MasterCard Whacked With $19 Billion Dollar Lawsuit For 16-Year-Fraud

REUTERS/Soe Zeya Tun

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Robert Donachie Capitol Hill and Health Care Reporter
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MasterCard got whacked with a $19 billion dollar lawsuit over allegations of a 16-year scam where it charged excessive fees to 46 million British customers.

MasterCard allegedly charged illegally high fees to stores when consumers swiped their cards, and these fees were then transferred to consumers through higher prices, according to Reuters.

These purported instances of fraud by the credit card company took place between 1992 and 2008, according to 600 pages of documents obtained by the Competition Appeal Tribunal.

The law firm Quinn Emanuel, the firm that filed suit at the Competition Appeal Tribunal, said on its website that “MasterCard lost this battle at every level and showed complete disregard for its cardholders and consumers at large, focusing instead on generating unlawful profits.”

MasterCard refuses to admit any wrongdoing in the case, releasing a statement saying, “we continue to firmly disagree with the basis of this claim and we intend to oppose it vigorously.”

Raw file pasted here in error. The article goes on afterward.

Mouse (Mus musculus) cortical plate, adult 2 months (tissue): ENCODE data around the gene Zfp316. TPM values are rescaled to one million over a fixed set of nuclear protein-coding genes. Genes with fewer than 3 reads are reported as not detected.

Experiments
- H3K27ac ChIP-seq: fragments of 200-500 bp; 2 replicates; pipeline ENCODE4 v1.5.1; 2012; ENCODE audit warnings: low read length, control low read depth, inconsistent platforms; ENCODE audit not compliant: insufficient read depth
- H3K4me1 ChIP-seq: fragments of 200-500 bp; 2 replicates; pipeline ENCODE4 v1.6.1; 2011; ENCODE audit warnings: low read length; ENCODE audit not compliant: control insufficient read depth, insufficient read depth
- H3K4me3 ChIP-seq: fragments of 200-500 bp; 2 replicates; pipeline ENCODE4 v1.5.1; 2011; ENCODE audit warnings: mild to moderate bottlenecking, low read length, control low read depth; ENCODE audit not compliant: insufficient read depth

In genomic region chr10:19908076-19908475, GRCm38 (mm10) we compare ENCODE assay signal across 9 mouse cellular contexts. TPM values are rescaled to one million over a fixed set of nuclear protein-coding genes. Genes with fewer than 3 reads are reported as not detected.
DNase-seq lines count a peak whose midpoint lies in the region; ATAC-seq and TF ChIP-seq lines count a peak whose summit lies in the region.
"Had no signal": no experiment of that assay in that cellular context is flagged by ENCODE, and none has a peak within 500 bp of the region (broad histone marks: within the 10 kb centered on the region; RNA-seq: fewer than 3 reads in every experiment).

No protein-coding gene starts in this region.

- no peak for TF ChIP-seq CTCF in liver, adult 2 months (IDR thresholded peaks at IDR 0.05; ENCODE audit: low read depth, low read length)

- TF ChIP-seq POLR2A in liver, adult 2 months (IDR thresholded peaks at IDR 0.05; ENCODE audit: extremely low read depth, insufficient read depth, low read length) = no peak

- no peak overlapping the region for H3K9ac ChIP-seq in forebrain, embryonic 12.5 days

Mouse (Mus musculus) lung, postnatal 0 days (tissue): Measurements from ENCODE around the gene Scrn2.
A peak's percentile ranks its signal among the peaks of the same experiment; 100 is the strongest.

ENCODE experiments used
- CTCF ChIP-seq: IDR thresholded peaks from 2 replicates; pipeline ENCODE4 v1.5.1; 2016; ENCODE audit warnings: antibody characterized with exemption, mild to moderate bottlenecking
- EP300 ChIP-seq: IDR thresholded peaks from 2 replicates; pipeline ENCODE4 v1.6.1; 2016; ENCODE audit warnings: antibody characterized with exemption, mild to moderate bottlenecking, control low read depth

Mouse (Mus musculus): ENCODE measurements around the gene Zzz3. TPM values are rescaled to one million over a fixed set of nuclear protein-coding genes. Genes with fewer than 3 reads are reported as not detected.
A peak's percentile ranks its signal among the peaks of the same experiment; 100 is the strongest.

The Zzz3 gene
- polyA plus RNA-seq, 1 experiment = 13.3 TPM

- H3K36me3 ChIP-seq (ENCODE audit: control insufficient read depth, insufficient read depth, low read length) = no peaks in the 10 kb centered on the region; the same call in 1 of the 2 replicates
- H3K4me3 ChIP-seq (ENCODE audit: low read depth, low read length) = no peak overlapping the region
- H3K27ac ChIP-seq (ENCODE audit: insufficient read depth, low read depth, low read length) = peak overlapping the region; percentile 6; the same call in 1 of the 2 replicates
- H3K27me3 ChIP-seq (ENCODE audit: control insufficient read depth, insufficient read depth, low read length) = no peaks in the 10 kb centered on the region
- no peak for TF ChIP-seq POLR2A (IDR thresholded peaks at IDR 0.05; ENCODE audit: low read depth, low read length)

The company also put out a blog post where they defend themselves, saying that their fee practices actually benefited consumers. MasterCard noted that lawyers have attempted to carry out similar lawsuits in the United States, but that “virtually all of those cases were thrown out by the courts.”

The credit institution says the fact that these cases were thrown out should come as no surprise, because “consumers derive enormous benefits from our payment technology, both here in the UK, and across the globe.”

Walter Merricks, former chief of U.K. financial services ombudsman, says there is no “basis upon which MasterCard can contend that its card fees were not unlawful,” the Guardian reports.

This isn’t the first time MasterCard was investigated surrounding their charging practices. The European Union’s antitrust regulator found MasterCard’s fees to be excessive in 2014.

British customers affected by the the fraudulent fees who are no longer living inside the U.K. can opt-in to the collective action claim.

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